Roster  Schedule  Statistics 
On Now
Coming Up
  • Thu., May. 08, 2014 7:00PM - 11:59PM CDT NFL Draft (Day 1) The 2014 NFL Draft will take place in May, not April.
  • Fri., May. 09, 2014 5:30PM - 11:59PM CDT NFL Draft (Day 2) The 2014 NFL Draft will take place in May, not April.
  • Sat., May. 10, 2014 11:00AM - 11:59PM CDT NFL Draft (Day 3) The 2014 NFL Draft will take place in May, not April.

News

Print
RSS

Notebook: Blocked Punt for TD Sparks Titans

Posted Oct 30, 2011

Tennessee's Patrick Bailey (right) reaches out to block Pat McAfee's punt in the second quarter.

NASHVILLE, Tenn. — Patrick Bailey envisioned making it to “the spot.”

Bailey sprung through the middle of the Colts’ line, advancing to where he thought the ball would be as punter Pat McAfee struck the ball. The reserve linebacker didn’t see what happened immediately after he blocked the punt. He heard the crowd and then spotted teammate Jason McCourty celebrating the resulting recovery of the ball in the end zone.

“I felt the laces hit my arm, and I went off to the side,” Bailey said. “By the time I turned around I saw J-Mac holding the ball up with his hands. It was just a great feeling.”

The blocked punt recovered by McCourty helped Tennessee seize momentum in a 27-10 win against Indianapolis Sunday at LP Field. The Titans (4-3) snapped a two-game losing skid this season and halted a five-game losing streak against the Colts (0-8) that began in December 2008.

“We got excited. A blocked punt is one of the key factors in winning any game,” Bailey said. “Everybody got excited, everybody was happy and it kind of steam-rolled after that.”

Bailey said the Titans’ weekly preparations involve scouting punter tendencies and the best way to get to a punter.

“You know where the spot is, and you visualize getting there,” Bailey said. “We worked on it the practice, bouncing off the snapper and going straight up. I’m glad it worked in the game.”

Sunday’s block was the second in three games for the Titans, but the first time that McAfee had suffered a punt block in his three-year career. The ball bounced off the turf in the end zone and smoothly up to McCourty.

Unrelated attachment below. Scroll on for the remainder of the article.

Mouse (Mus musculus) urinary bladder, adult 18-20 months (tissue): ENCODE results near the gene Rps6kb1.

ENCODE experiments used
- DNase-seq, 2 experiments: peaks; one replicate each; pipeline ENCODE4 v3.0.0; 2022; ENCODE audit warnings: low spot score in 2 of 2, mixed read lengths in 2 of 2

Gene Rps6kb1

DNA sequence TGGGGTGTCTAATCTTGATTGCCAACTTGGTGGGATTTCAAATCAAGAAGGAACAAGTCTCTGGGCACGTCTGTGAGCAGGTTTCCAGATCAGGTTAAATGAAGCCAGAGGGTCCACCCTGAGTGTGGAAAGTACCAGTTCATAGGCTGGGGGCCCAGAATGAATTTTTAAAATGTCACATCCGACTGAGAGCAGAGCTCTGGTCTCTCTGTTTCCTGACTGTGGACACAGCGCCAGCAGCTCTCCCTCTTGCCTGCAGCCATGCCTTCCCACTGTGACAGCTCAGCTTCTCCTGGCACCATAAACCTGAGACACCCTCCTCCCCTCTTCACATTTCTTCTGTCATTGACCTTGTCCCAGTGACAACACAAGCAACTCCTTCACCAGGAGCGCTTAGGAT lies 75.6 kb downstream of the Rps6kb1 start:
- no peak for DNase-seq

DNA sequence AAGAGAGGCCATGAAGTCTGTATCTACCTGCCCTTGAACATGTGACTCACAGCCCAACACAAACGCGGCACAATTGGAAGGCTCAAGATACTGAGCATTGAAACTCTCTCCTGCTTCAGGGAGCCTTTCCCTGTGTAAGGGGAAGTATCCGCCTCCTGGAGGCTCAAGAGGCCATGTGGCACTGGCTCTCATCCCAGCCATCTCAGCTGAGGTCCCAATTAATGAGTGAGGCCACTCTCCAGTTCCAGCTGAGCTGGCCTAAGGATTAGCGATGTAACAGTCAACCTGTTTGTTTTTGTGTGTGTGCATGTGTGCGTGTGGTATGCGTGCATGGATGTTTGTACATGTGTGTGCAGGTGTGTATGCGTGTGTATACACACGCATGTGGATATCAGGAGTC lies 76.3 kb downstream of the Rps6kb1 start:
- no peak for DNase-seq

“You can appreciate those (types of bounces),” McCourty said. “We had a nice punt block design that Coach (Alan) Lowry drew up. Bailey was able to come free and get his hand on the ball. Week-in and week-out Bailey continues to make a lot of plays on special teams.”

McCourty also had his hands in on another key play of the first half. The third-year cornerback tipped a pass intended for Colts’ leading receiver Pierre Garcon, and Titans safety Michael Griffin swooped in to catch the deflection with less than two minutes remaining. Tennessee’s offense responded to the turnover with a 65-year touchdown drive.

“I just wanted to try to stop (Garcon) from catching it,” McCourty said. “I just tried to get my hand in between, and I knew Griff’ was going to be over the top.”

McCourty’s defensive assignment was containing Garcon, who entered the game with 30 catches for 503 yards (16.8 per catch) and four touchdowns. Colts quarterback Curtis Painter targeted Garcon 15 times Sunday, but McCourty and the Titans limited Garcon to seven catches for 66 yards (9.4 per catch) and kept him out of the end zone.

“He’s a great wide receiver,” McCourty said. “I know going against him last year, he gave me a run for my money. As a cornerback, you’ve just got to be consistent and put one play behind you, whether it’s good or bad, and go out and work hard.”

DEFENSE RECOVERS: Tennessee’s defense ended a two-game spell in which it combined for one sack, caused two turnovers and surrendered 79 points with an active performance against the Colts.

“That was very important,” McCourty said. “Those last two games were embarrassing. We didn’t play the way we wanted to play, especially on defense. We just wanted to come out as a unit and get back to the basics that (defensive coordinator) Jerry Gray has instilled in us from the first day.”